Bloom Day Postscript

Bloom Day Postscript

Although these crocuses were already in bloom on Bloom Day (March 15th) in Chester, the photo wasn’t available at the time. The lovely blooms are so profuse, however, that they deserve a showing, whatever the date.

It appears that Bloom Day itself is a foggy concept to some some gardeners in the Chester area. To clear up any confusion on the part of anyone reading this blog, an explanation may be in order. Garden Bloggers Bloom Day was initiated in the USA in 2009, with the aim of showcasing the wide variety of plants growing in different climates and regions at the same time. Anyone can join by posting their photos of garden blooms on their own blog, and registering the name and the url of their own site at “” , a blog which is maintained by a keen gardener in Indiana.

Your blogger came across the concept when reviewing a number of gardening blogs during the winter and, in fact, reported on the project in January of this year. (see the side-bar for a list of all our previous blogs). To view the submissions for the most recent Bloom Day, go to and scroll down through Carol’s description of her own March Bloom Day (in text and photos) until you find the long list of sites (153 at last count) that have joined the project. We hope to have more photos submitted to our site for the next Bloom Day (April 15th), and perhaps we will be able to add Chester Garden Club’s url to the list.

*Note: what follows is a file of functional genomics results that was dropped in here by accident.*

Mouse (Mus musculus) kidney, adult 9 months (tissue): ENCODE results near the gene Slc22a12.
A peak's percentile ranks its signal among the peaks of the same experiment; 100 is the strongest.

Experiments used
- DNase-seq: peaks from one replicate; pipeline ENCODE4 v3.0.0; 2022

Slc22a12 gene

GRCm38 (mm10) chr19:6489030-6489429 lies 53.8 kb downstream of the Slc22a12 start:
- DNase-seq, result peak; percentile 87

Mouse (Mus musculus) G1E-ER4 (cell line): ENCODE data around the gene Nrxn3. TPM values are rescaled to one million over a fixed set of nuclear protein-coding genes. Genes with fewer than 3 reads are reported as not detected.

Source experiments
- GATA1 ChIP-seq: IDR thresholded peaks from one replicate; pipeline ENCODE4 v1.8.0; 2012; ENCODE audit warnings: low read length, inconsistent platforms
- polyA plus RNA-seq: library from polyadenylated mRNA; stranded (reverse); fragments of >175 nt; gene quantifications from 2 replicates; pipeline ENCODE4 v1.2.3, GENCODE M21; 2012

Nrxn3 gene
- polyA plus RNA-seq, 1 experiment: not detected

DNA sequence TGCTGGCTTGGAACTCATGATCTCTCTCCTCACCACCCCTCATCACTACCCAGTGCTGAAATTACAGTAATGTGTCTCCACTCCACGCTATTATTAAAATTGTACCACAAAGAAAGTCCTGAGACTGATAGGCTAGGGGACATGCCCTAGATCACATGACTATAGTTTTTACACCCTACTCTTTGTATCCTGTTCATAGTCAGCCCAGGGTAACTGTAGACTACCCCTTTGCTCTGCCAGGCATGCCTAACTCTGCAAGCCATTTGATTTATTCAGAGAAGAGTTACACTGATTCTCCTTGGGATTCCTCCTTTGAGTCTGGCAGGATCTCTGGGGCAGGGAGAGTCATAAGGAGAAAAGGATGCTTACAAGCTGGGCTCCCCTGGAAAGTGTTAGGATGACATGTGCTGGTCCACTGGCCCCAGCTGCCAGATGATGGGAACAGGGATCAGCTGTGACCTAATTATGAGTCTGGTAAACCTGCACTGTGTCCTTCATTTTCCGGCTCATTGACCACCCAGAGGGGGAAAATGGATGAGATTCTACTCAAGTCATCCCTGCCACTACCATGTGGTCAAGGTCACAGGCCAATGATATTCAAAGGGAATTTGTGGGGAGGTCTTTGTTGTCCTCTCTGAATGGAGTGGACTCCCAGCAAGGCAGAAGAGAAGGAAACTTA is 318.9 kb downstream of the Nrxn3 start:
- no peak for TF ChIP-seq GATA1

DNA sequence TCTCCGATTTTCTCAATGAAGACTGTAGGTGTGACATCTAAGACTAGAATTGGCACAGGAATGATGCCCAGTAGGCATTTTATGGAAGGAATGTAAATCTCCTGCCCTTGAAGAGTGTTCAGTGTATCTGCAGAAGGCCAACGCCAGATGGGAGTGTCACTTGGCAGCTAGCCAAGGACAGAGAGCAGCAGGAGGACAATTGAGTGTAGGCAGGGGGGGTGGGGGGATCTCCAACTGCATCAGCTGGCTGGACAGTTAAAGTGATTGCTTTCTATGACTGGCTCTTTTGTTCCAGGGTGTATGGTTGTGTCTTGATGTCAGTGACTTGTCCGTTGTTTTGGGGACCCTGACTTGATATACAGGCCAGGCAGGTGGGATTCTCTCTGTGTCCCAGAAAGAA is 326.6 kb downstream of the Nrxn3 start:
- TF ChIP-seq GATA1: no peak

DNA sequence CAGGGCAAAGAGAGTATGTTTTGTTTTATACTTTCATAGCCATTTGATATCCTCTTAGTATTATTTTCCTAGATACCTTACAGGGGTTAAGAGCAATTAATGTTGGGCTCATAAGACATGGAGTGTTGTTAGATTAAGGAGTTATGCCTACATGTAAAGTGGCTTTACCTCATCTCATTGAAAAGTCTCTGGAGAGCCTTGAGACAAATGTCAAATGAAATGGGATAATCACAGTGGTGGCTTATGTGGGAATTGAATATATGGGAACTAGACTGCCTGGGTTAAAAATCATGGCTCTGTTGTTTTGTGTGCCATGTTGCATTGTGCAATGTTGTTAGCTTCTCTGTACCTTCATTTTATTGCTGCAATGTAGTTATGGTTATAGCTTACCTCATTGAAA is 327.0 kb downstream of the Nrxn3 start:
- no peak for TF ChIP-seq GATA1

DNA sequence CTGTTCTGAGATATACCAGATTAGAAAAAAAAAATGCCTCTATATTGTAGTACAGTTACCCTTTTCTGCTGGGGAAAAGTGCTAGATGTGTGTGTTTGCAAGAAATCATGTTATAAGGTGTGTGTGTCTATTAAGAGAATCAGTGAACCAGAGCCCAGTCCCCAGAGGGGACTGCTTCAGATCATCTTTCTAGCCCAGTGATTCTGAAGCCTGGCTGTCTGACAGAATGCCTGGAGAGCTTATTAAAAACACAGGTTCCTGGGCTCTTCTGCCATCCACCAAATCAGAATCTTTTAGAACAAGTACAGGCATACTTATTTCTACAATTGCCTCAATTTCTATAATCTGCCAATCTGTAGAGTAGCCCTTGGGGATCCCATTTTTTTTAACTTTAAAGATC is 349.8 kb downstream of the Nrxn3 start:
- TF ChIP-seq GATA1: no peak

Meanwhile, as a postscript to the Club’s last meeting, we are pleased to post the next two photos: one of speaker John Pece in conversation with Jane Wilkins, who introduced him to the meeting, and another as he sat with Sheila Knowlton-MacRury, the club’s president. John’s presentation was a wide-ranging survey of the principles of sustainable building and the physics of trapping solar heat in a greenhouse. He is currently living and working on Nova Scotia’s South Shore and can be reached at

And, below, another shot of crocus blooms in a Chester garden. Following a particularly heavy rain and wind storm at the end of February, March has provided an unusually warm and dry introduction to Spring in our area, to date.

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